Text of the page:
In 2006, Swiss pharmaceutical giant Novartis launched a legal battle challenging India’s adoption of strict standards used to regulate patents on medicines. They argued that Section 3(d) of the recently amended Patents Act was ‘unconstitutional and violated international standards’ and wanted a 20-year patent monopoly on their anti-cancer medicine, Glivec (Gleevec in the USA). Global campaigning organisations, backed by half a million people, voiced their opposition and Novartis lost the case. However Novartis is trying again to undermine India’s right to produce affordable medicines and next week, on February 28, there will be a hearing in the Indian Supreme Court. The company is now challenging the established interpretation of Section (d) which requires a minor variation to previously invented medicines not be granted unless it significantly enhances the efficiency of the medicine in treating human illness or disease.
Today, a few days before the hearing, Novartis’ shareholders are meeting in Basel at their Annual General Meeting (AGM). As the Indian Government gears up to fight this legal battle, campaigning groups around the world, including Oxfam, the Berne Declaration, Health GAP, and Act Up, will be holding demonstrations to coincide with the day of the AGM, with a clear message for Novartis to stop the attack on the Indian law and generic medicines. The groups point out that the price of Novartis’s Glivec is ten times the cost of generic equivalents. They also argue that Section 3(d) of the Indian Patent Act is a legitimate and invaluable flexibility that represents an important public health safeguard in Indian law meant to support access to essential medicines.
Rohit Malpani, Oxfam’s Policy Advisor, said: “Novartis seems determined to pursue its case against the Indian Government. If they win the case the consequences will be devastating, not only for patients in India but also the millions of people in poor countries across the globe whose lives depend on the affordable generic medicines India currently produces.”
Patrick Durisch, Health Programme Coordinator of the Berne Declaration, a Swiss advocacy NGO, said: “What is at stake goes far beyond the granting of a patent for this anticancer drug. Glivec’s successor drug Tasigna (nilotinib) has already been granted a patent in India. In fact, Novartis is acting as a corporate bully for all of Big Pharma to weaken the Indian Patents Act, so as to allow patenting on trivial changes to all sorts of existing medicines in the future.”
Brook Baker, a spokesperson from Act Up Basel and Health GAP said: “How long should poor people be forced to wait for new medicines – 20 years, 30 years, 40 years? To gain monopoly rights to sell to rich middle class consumers in India, Novartis is willing to sacrifice the health rights of a billion poorer Indians and a similar number of other poor patients worldwide. We defend India’s rights to try to limit monopolization of trivial changes to existing medicines.”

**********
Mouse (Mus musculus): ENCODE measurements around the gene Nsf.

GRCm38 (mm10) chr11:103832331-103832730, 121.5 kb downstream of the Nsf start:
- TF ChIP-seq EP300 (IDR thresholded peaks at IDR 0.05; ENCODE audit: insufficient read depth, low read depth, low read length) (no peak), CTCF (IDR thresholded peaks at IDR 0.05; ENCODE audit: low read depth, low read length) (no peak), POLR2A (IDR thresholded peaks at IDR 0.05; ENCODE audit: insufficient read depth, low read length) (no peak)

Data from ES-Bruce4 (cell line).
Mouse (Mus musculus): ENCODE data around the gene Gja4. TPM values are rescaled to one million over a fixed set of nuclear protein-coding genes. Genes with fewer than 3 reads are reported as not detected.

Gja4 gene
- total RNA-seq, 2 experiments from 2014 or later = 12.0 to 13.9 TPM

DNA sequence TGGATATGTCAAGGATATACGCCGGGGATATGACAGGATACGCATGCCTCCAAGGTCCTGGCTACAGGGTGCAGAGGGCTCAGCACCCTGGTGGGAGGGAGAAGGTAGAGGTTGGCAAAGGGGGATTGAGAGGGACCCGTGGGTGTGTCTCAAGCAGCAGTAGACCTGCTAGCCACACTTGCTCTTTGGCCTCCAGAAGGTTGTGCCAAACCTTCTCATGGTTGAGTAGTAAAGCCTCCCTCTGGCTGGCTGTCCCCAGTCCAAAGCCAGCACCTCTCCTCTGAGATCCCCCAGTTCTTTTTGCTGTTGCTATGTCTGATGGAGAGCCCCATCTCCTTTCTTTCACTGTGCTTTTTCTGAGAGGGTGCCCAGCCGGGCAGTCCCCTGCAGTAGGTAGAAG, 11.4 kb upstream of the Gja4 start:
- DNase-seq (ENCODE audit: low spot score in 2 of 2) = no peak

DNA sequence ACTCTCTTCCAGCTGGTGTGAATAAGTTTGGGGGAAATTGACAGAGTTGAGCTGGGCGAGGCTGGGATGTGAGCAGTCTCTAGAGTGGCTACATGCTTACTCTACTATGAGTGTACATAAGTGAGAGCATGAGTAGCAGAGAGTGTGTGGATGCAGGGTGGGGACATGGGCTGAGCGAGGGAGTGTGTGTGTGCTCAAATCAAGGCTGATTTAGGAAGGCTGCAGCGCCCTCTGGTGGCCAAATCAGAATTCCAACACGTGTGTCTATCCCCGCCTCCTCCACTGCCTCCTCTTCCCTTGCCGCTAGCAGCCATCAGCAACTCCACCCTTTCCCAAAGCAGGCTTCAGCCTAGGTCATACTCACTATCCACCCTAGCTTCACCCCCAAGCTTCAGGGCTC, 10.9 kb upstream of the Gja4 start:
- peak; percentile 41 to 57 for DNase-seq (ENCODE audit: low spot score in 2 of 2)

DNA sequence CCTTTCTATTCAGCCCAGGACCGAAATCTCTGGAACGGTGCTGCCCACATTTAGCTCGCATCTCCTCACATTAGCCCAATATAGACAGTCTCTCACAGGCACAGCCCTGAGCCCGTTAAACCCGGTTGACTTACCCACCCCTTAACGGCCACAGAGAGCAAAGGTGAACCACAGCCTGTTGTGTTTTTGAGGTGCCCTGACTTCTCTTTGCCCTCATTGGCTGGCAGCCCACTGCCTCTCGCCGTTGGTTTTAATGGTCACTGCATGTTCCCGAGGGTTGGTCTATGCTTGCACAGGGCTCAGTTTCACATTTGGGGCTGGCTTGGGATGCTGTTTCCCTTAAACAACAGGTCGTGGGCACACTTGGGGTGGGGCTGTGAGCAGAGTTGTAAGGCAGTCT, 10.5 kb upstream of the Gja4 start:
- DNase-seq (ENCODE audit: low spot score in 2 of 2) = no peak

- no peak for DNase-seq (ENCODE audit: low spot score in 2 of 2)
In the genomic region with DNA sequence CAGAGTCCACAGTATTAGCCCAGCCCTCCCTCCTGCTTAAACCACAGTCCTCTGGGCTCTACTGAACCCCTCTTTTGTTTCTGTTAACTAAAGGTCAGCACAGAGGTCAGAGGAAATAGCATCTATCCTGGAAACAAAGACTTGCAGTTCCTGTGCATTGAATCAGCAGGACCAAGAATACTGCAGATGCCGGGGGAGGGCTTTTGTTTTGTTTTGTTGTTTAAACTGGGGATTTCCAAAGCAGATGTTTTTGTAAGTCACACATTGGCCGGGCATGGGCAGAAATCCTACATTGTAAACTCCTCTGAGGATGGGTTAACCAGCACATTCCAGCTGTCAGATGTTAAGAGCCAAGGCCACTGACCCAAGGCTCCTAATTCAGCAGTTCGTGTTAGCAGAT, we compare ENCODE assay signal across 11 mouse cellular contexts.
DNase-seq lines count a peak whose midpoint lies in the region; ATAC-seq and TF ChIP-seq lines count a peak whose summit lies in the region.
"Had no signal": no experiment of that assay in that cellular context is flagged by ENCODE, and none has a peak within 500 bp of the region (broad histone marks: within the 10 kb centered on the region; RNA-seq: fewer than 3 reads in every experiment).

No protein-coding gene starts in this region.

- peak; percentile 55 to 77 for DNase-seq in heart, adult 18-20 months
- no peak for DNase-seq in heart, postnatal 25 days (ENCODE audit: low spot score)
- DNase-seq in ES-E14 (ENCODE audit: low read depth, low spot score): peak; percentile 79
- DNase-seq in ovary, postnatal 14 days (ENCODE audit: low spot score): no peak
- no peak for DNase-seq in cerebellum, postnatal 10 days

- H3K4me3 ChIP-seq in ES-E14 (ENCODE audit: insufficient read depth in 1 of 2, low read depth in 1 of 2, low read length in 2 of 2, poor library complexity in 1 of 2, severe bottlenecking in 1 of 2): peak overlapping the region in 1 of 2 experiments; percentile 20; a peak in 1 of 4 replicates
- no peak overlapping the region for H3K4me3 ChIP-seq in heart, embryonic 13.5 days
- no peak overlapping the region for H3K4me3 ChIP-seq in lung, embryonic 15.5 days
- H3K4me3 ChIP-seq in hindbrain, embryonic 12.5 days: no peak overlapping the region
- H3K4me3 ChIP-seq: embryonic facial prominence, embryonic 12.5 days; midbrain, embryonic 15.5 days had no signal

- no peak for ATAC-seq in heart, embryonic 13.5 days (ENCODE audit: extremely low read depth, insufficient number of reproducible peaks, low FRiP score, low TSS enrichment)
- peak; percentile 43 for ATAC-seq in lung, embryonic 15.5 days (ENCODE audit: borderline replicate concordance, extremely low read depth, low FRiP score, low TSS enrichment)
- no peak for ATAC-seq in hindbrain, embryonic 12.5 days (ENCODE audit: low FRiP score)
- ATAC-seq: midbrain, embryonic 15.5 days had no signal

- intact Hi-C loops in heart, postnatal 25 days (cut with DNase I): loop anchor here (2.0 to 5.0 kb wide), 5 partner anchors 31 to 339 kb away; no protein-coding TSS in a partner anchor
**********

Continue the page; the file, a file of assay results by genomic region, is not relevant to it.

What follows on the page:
Notes to editors: Full list of organisations protesting: ACT UP-BASEL, ACT UP-PARIS, ASIA PACIFIC NETWORK OF POSITIVE PEOPLE (APN+), BERNE DECLARATION, HEALTH GAP, INTERNATIONAL TREATMENT PREPAREDNESS COALITION (ITPC) & OXFAM INTERNATIONAL
What is the current Novartis case in India about?
Novartis patented the molecule imatinib in 1993. After the signing of the WTO TRIPS agreement by India in 1995, Novartis filed another patent application on the mesylate salt form of imatinib in 1998 at the Indian patent office. In 2005 India amended its patent law to comply with the WTO TRIPS agreement but also included Section 3(d) an important health safeguard that does not allow companies to get patents on new forms of old medicines. Novartis’ application was rejected by the Indian patent office on several grounds including that the application claimed a new form of an already existing medicine. The company then sued the Indian Government, cancer patients and several generic companies in order to get its patent monopoly on imatinib mesylate by getting Section 3(d) knocked out of the patent law. Simultaneously, Novartis pursued a separate appeal of the denial of its patent application on Glivec arguing that it met the standards of India law. When its administrative appeal failed, Novartis appealed again, this time to the Indian Supreme Court to try and change the interpretation of Section 3(d). In essence, Novartis wants section 3(d), which requires stringent evidence of proof of significantly enhanced therapeutic efficacy if a modification of an existing pharmaceutical entity is to receive new patent protection, to be reinterpreted to allow routine “ever-greening” of minor modifications to existing medicines resulting in additional 20-year patent monopolies.